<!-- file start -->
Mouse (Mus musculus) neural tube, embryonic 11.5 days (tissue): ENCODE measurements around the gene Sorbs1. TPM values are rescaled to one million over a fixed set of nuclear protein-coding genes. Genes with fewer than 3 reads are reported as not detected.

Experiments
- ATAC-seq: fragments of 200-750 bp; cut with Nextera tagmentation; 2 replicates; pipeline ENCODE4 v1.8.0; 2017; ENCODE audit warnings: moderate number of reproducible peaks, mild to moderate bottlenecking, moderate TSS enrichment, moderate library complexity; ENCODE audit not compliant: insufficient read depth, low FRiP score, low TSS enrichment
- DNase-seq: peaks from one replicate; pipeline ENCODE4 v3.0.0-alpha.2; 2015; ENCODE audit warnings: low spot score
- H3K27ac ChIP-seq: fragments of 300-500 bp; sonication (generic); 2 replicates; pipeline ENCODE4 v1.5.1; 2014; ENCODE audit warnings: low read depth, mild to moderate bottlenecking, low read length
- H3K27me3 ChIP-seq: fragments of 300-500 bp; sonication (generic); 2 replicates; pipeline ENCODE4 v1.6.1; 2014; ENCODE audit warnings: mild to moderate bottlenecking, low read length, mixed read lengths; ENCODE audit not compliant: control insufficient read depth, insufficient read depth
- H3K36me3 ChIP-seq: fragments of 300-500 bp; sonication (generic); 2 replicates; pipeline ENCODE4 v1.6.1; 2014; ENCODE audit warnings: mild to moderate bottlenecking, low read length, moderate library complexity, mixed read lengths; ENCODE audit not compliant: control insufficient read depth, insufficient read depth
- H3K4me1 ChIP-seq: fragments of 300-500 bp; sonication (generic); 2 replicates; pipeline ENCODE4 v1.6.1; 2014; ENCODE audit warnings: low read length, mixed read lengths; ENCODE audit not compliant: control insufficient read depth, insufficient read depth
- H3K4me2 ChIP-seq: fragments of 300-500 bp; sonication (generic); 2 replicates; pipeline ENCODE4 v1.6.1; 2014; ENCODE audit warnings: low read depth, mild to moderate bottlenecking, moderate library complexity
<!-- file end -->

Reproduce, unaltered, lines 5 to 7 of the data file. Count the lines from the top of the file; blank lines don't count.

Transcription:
- H3K27ac ChIP-seq: fragments of 300-500 bp; sonication (generic); 2 replicates; pipeline ENCODE4 v1.5.1; 2014; ENCODE audit warnings: low read depth, mild to moderate bottlenecking, low read length
- H3K27me3 ChIP-seq: fragments of 300-500 bp; sonication (generic); 2 replicates; pipeline ENCODE4 v1.6.1; 2014; ENCODE audit warnings: mild to moderate bottlenecking, low read length, mixed read lengths; ENCODE audit not compliant: control insufficient read depth, insufficient read depth
- H3K36me3 ChIP-seq: fragments of 300-500 bp; sonication (generic); 2 replicates; pipeline ENCODE4 v1.6.1; 2014; ENCODE audit warnings: mild to moderate bottlenecking, low read length, moderate library complexity, mixed read lengths; ENCODE audit not compliant: control insufficient read depth, insufficient read depth